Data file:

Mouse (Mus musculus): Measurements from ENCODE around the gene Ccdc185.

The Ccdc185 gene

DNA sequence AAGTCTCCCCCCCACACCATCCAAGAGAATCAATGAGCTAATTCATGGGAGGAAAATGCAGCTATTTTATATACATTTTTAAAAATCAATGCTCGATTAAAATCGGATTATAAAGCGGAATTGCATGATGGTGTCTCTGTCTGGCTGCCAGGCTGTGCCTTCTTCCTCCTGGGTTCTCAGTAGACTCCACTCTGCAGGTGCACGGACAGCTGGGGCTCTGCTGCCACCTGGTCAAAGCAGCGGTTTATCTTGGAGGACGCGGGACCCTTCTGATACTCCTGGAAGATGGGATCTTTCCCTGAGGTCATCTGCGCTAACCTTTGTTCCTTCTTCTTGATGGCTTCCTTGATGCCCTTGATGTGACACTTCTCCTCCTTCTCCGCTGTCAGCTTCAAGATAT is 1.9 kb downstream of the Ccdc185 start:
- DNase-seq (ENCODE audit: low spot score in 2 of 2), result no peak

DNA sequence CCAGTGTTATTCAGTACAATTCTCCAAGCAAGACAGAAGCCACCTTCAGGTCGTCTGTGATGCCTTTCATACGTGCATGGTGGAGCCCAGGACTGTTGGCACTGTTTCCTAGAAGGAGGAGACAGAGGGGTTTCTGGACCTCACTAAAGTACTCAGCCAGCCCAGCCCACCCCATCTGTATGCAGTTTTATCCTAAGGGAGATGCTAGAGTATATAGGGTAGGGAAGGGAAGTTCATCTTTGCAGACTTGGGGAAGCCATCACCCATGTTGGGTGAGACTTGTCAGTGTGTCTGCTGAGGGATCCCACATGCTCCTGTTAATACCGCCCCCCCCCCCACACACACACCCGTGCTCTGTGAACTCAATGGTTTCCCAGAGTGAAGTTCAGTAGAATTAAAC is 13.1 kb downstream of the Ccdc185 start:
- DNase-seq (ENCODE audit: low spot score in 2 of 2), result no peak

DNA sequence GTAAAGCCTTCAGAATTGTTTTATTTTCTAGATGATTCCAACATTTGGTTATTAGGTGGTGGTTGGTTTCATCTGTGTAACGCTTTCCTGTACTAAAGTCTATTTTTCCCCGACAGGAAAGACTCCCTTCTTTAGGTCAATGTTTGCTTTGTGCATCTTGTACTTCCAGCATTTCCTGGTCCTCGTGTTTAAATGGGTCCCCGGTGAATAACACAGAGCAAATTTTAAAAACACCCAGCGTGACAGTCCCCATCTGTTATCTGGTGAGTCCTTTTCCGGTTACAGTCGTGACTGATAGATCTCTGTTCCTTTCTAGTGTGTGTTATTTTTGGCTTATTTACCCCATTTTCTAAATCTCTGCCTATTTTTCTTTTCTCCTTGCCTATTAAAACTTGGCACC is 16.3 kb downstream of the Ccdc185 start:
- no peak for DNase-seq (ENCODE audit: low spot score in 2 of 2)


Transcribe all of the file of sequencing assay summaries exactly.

Mouse (Mus musculus): Measurements from ENCODE around the gene Ccdc185.

The Ccdc185 gene

DNA sequence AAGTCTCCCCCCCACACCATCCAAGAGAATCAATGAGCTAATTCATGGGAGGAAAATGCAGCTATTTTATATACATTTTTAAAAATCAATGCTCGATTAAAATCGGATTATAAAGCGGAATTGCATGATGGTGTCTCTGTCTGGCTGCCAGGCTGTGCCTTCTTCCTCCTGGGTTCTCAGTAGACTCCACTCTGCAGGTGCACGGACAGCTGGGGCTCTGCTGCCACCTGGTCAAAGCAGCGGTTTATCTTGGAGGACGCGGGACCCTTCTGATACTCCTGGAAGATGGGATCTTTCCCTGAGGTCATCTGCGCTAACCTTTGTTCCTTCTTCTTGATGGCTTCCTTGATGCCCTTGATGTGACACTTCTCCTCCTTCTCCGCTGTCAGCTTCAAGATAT is 1.9 kb downstream of the Ccdc185 start:
- DNase-seq (ENCODE audit: low spot score in 2 of 2), result no peak

DNA sequence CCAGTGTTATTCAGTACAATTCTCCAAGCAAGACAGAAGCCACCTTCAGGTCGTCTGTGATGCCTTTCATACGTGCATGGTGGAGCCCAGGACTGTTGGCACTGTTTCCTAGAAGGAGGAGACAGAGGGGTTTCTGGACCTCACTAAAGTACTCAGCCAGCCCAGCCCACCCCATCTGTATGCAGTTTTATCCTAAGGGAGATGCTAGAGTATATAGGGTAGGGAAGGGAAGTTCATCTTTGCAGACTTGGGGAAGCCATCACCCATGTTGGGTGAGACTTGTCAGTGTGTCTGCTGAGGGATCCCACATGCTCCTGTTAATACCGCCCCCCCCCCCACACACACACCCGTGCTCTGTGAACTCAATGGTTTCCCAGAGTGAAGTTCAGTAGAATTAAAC is 13.1 kb downstream of the Ccdc185 start:
- DNase-seq (ENCODE audit: low spot score in 2 of 2), result no peak

DNA sequence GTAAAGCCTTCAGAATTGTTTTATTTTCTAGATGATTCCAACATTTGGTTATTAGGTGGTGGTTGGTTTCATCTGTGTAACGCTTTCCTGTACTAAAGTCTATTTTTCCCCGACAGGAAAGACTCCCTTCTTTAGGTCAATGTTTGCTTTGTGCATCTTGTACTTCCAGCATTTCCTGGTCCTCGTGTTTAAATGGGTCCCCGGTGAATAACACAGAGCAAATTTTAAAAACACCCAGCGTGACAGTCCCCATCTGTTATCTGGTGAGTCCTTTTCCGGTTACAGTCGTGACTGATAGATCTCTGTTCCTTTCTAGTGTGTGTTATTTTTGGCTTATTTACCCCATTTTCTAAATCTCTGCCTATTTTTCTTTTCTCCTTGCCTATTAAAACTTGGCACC is 16.3 kb downstream of the Ccdc185 start:
- no peak for DNase-seq (ENCODE audit: low spot score in 2 of 2)